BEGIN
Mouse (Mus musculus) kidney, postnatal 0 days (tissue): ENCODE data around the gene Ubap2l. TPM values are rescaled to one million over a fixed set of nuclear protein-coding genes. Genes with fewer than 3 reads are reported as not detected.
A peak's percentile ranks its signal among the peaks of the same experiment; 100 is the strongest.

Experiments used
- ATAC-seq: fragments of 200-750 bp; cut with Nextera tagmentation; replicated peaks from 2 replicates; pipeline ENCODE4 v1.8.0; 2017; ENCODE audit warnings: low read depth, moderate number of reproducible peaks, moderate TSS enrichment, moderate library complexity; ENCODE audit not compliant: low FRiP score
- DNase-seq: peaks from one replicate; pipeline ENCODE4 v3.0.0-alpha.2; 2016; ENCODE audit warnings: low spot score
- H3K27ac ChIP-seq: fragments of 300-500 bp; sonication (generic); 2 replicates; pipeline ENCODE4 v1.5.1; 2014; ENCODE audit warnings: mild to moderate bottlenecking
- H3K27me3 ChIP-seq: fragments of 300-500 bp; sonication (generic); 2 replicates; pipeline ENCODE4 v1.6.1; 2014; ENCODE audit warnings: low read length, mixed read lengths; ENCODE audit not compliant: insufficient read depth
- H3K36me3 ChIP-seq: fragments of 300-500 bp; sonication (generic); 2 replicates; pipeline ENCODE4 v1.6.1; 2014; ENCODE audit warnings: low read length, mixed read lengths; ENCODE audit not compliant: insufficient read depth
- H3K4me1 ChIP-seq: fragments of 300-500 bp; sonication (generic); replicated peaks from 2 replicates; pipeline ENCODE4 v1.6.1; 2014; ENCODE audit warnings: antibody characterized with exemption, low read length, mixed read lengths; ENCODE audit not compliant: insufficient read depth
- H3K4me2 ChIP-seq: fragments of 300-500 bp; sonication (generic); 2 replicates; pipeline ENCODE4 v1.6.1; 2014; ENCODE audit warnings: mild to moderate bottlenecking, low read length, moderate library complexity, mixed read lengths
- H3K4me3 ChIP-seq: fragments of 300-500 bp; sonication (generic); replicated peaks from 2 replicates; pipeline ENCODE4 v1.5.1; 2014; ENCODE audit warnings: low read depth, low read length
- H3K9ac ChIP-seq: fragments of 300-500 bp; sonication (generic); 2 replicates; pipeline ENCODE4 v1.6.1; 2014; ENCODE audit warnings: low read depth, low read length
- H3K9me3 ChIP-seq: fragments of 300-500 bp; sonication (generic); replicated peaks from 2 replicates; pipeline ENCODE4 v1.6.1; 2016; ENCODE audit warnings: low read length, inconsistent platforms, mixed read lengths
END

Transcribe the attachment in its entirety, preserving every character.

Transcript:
Mouse (Mus musculus) kidney, postnatal 0 days (tissue): ENCODE data around the gene Ubap2l. TPM values are rescaled to one million over a fixed set of nuclear protein-coding genes. Genes with fewer than 3 reads are reported as not detected.
A peak's percentile ranks its signal among the peaks of the same experiment; 100 is the strongest.

Experiments used
- ATAC-seq: fragments of 200-750 bp; cut with Nextera tagmentation; replicated peaks from 2 replicates; pipeline ENCODE4 v1.8.0; 2017; ENCODE audit warnings: low read depth, moderate number of reproducible peaks, moderate TSS enrichment, moderate library complexity; ENCODE audit not compliant: low FRiP score
- DNase-seq: peaks from one replicate; pipeline ENCODE4 v3.0.0-alpha.2; 2016; ENCODE audit warnings: low spot score
- H3K27ac ChIP-seq: fragments of 300-500 bp; sonication (generic); 2 replicates; pipeline ENCODE4 v1.5.1; 2014; ENCODE audit warnings: mild to moderate bottlenecking
- H3K27me3 ChIP-seq: fragments of 300-500 bp; sonication (generic); 2 replicates; pipeline ENCODE4 v1.6.1; 2014; ENCODE audit warnings: low read length, mixed read lengths; ENCODE audit not compliant: insufficient read depth
- H3K36me3 ChIP-seq: fragments of 300-500 bp; sonication (generic); 2 replicates; pipeline ENCODE4 v1.6.1; 2014; ENCODE audit warnings: low read length, mixed read lengths; ENCODE audit not compliant: insufficient read depth
- H3K4me1 ChIP-seq: fragments of 300-500 bp; sonication (generic); replicated peaks from 2 replicates; pipeline ENCODE4 v1.6.1; 2014; ENCODE audit warnings: antibody characterized with exemption, low read length, mixed read lengths; ENCODE audit not compliant: insufficient read depth
- H3K4me2 ChIP-seq: fragments of 300-500 bp; sonication (generic); 2 replicates; pipeline ENCODE4 v1.6.1; 2014; ENCODE audit warnings: mild to moderate bottlenecking, low read length, moderate library complexity, mixed read lengths
- H3K4me3 ChIP-seq: fragments of 300-500 bp; sonication (generic); replicated peaks from 2 replicates; pipeline ENCODE4 v1.5.1; 2014; ENCODE audit warnings: low read depth, low read length
- H3K9ac ChIP-seq: fragments of 300-500 bp; sonication (generic); 2 replicates; pipeline ENCODE4 v1.6.1; 2014; ENCODE audit warnings: low read depth, low read length
- H3K9me3 ChIP-seq: fragments of 300-500 bp; sonication (generic); replicated peaks from 2 replicates; pipeline ENCODE4 v1.6.1; 2016; ENCODE audit warnings: low read length, inconsistent platforms, mixed read lengths